The one drug, a blood thinner, is not causing issues, and another drug I had with me, with an increased dose, seems to be working for part of the day, which, after seeing the doctor next Wednesday, another increase in the dose may do the trick. We shall see.

In the interim, we’re staying positive and doing our best to enjoy the remainder of our time in Ecuador. It’s still cloudy and rainy every day, so we aren’t using the pool as we’d hoped. That would have been an excellent exercise for me. But, for now, I am not doing extensive walking since it seems to exacerbate the Afib. Once the drugs are adjusted to my needs, I should be able to walk longer distances.

A few readers have written asking if we’ll still do the posts if we stop traveling for a while and, as in the past when we had obstacles to bear, we’ll continue to write each day as long as our readers are still interested. This is life. No, it’s not easy, and a certain amount of worry and concern are to be expected now. However, it doesn’t hinder our joy of life, of being together and thinking about the future.

We intend to return to Marloth Park in June, as planned. By then, we’ll have a better handle on managing our healthcare, and with excellent medical care available to us there, we feel comfortable making the trip. Between now and then, we aren’t so certain.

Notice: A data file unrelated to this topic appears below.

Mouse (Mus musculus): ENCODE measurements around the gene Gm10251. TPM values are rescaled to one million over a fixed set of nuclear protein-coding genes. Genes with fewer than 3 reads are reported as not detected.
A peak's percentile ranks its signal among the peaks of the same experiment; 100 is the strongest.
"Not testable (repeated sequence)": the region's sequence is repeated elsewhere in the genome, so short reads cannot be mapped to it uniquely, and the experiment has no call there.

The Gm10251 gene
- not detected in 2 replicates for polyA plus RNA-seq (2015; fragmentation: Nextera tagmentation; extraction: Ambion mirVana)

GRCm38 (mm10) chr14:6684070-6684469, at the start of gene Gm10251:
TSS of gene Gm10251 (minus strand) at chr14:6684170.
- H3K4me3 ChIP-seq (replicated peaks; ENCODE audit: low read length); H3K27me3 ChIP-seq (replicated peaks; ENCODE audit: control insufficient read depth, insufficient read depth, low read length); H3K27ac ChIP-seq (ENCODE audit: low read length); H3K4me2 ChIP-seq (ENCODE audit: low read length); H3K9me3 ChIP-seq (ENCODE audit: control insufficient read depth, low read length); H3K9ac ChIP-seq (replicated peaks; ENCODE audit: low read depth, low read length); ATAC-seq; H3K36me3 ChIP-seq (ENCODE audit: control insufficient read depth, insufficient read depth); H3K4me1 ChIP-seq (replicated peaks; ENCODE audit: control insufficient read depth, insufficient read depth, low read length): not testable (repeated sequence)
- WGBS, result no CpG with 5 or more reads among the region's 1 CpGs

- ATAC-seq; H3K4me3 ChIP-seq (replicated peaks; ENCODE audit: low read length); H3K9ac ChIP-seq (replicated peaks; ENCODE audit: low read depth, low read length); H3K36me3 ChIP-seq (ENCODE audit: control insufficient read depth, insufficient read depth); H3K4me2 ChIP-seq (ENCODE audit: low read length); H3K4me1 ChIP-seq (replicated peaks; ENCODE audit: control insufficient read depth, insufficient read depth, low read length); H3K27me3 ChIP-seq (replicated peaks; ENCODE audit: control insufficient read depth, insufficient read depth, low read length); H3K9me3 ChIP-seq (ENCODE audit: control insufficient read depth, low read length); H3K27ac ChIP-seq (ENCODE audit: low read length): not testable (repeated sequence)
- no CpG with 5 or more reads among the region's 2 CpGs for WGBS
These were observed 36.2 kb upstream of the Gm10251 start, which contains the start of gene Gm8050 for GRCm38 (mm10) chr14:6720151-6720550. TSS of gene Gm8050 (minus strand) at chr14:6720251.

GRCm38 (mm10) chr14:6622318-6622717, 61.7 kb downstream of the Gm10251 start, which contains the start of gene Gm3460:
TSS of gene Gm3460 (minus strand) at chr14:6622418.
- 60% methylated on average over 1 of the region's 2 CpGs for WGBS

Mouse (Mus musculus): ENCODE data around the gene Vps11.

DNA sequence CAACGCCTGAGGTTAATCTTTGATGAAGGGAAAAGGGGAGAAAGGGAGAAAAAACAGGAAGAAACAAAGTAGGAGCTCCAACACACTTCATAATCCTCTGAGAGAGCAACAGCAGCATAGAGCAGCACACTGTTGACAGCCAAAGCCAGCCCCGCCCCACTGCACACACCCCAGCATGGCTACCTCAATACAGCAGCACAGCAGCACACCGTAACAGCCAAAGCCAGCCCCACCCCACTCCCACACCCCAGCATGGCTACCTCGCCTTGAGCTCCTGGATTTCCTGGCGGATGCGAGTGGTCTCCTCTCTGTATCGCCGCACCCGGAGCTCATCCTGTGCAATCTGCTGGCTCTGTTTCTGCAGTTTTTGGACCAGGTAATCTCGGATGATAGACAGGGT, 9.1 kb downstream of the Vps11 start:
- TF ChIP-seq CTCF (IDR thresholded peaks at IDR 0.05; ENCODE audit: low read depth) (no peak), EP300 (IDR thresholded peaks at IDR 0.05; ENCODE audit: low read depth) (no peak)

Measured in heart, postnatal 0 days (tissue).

We have many friends our age who continue to travel with medical concerns, some with major medical issues, and we applaud them for their courage. We hope to use them as role models and continue our lifestyle as long as it makes sense. We won’t take any unnecessary risks that could cause harm to either of us and fully support this with one another.

So that’s our news for today, dear readers. We’ll be back with more soon.

Be well

Photo from ten years ago today, November 17, 2013:

My parent’s wedding photo. Please read the post from that date that explains why I posted this photo. Please click here.

Medical care in Ecuador…

Attractive cactus tree in the Galapagos Islands.

Many travelers often mention that Ecuador has good medicalcare, especially when many expats settle in the country for that reason, along with the lower cost of living than many other countries. Today, we’re sharing information about this topic, coupled with a smidgen of information from our recent experience.

From the US Embassy site on medical care in Ecuador:

“Medical Assistance

The Embassy cannot provide health care or medical facilities for private U.S. citizens in Ecuador. We can, however, provide a list of names and addresses of doctors and facilities for you to choose from. Should you be injured or become seriously ill while in Ecuador, the Consular Section can assist you by providing a list of medical practitioners and hospitals and informing family and friends, at your request, of your well-being.